More than half of the world’s poorest live on farms in rural areas of developing nations. This accounts for 2 billion people that depend on small-scale agriculture for their livelihood, according to the International Fund for Agricultural Development. There are challenges for rural farmers in low-income countries. A team of graduates from the Massachusetts Institute of Technology (MIT) developed a mobile app that lifts rural farmers out of poverty.
Challenges facing rural farmers in developing nations extend beyond the vagaries of nature, though those are certainly impactful. First, without access to affordable credit, farmers cannot secure bank loans and instead rely on informal lenders who charge exorbitant rates. Second, after receiving the necessary capital, rural farmers often lack vital information that would help them plant and tend crops, such as optimal nutrient application and weather forecasts. Lastly, after harvest, during the small window of time farmers have to sell crops before spoilage, they often lack access to direct buyers. This once again forces farmers to go through the same intermediaries who gave them the loan. Dependence on exploitative intermediaries and lack of information often trap rural farmers in developing countries in a cycle of poverty.
A Mobile App that Lifts Rural Farmers Out of Poverty
A graduate team from MIT is using technology to transform agriculture and the fight against poverty. In 2014, the group launched a startup called Ricult, a mobile app that lifts rural farmers out of poverty. Farmers can use Ricult to secure affordable credit, access inputs such as seeds and fertilizer, monitor weather forecasts and connect directly with end-buyers. In addition, the app helps farmers maximize their crop yield by providing personalized advice based on soil tests.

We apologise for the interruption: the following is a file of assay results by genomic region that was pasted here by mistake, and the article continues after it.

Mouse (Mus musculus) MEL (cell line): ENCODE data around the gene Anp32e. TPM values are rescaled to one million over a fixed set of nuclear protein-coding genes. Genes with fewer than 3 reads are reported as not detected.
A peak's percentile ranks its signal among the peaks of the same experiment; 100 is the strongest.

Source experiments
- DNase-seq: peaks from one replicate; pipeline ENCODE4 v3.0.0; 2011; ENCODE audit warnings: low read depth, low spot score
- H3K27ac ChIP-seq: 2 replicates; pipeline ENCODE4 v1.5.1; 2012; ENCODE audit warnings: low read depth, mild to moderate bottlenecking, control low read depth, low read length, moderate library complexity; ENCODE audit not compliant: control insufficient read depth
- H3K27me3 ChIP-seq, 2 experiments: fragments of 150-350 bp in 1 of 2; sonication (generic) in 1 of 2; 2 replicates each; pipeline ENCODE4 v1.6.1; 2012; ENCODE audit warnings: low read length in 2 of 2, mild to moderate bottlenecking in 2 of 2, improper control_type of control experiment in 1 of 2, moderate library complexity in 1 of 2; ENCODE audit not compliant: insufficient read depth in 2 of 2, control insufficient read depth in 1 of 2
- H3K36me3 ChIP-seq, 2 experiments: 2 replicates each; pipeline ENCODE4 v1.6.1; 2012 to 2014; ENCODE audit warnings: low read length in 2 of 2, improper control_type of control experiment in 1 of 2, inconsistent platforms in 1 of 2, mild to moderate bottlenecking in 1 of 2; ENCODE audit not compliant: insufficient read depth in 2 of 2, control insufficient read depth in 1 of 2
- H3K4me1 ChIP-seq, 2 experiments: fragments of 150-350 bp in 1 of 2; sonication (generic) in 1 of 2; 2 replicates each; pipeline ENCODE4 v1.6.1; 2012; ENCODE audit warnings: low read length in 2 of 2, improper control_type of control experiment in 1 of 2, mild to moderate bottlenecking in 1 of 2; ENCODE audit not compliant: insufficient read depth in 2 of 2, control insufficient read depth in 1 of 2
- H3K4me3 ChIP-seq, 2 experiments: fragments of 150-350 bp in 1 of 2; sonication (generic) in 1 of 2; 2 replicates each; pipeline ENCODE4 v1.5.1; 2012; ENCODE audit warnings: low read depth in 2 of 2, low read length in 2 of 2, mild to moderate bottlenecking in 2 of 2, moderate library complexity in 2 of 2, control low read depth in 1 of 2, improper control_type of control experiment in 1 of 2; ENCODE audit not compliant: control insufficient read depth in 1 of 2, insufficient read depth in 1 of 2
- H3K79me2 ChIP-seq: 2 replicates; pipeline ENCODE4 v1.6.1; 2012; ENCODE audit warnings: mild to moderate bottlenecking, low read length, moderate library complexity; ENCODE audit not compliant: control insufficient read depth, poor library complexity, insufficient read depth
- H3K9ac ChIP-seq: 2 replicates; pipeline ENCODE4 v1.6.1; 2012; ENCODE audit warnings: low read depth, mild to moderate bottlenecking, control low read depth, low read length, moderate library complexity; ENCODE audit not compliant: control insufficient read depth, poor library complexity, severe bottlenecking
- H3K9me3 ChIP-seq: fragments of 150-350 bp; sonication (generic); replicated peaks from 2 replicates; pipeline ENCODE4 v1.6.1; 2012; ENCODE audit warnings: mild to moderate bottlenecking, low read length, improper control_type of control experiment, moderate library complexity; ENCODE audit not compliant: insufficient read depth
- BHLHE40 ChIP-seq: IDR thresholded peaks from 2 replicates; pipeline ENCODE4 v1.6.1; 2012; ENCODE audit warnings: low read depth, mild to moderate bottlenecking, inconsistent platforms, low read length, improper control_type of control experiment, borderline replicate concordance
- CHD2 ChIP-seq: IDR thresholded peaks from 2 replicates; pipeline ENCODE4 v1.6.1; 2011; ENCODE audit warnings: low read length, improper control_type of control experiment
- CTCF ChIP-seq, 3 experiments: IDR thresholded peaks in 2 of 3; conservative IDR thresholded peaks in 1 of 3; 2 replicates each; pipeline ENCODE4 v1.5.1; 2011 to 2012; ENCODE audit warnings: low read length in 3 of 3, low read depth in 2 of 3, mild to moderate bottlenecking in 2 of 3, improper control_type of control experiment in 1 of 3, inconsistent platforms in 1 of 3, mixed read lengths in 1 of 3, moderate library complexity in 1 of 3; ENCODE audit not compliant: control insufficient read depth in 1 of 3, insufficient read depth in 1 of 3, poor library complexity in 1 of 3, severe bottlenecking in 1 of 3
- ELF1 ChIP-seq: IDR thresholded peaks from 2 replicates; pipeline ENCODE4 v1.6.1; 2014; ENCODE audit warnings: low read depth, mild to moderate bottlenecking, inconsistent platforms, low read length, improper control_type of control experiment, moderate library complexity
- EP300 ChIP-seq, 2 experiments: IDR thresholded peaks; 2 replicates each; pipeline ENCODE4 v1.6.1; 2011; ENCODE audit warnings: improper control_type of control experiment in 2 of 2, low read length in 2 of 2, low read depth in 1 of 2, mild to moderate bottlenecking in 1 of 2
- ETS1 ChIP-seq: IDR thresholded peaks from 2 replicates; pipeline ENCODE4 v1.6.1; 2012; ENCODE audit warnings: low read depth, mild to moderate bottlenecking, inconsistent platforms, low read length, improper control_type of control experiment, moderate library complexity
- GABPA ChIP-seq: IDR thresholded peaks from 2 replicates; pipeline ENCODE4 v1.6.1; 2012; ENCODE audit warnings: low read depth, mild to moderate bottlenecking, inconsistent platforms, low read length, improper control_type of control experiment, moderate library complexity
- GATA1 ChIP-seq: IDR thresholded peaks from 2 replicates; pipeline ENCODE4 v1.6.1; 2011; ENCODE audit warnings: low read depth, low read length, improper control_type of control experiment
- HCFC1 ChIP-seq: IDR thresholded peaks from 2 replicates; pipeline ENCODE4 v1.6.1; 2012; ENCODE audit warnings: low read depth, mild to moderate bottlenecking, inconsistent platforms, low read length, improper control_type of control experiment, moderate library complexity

Ricult launched in Kasur, Pakistan in 2016. To reach the farmers, the company organized skills workshops that amassed between 400 and 500 participants. The sales team is part of the farmers’ community, and agents meet regularly with users to offer advice and improve the experience.
By August 2017, Ricult had provided farmers in Pakistan with over $77,000 worth of farm inputs to more than 150 farmers on credit. Prior to that, farmers paid between four and five times more to loan sharks. That same year, Ricult expanded to Thailand.
Ricult had more than 40,000 downloads as of April 2019. Its services have boosted farmers’ crop yields by an average of 50 percent. Meanwhile, the farmers’ profits have risen between 30 and 40 percent. Ricult currently offers its services to farmers across Thailand. Additionally, the company hopes to expand to Cambodia, Myanmar and Sri Lanka in 2020.
The founders of the app have received with the 2017 United Nations’ Innovative Ideas and Technology on Agribusiness award. In addition, the Royal Thai Government named Ricult the best Agricultural Tech in Thailand. Also, it got the best Social Enterprise in Southeast Asia and Oceania in the Global Social Venture Competition and won the Fintech Disrupt Challenge which the Gates Foundation organized.
– Kayleigh Rubin
Photo: Wikimedia Commons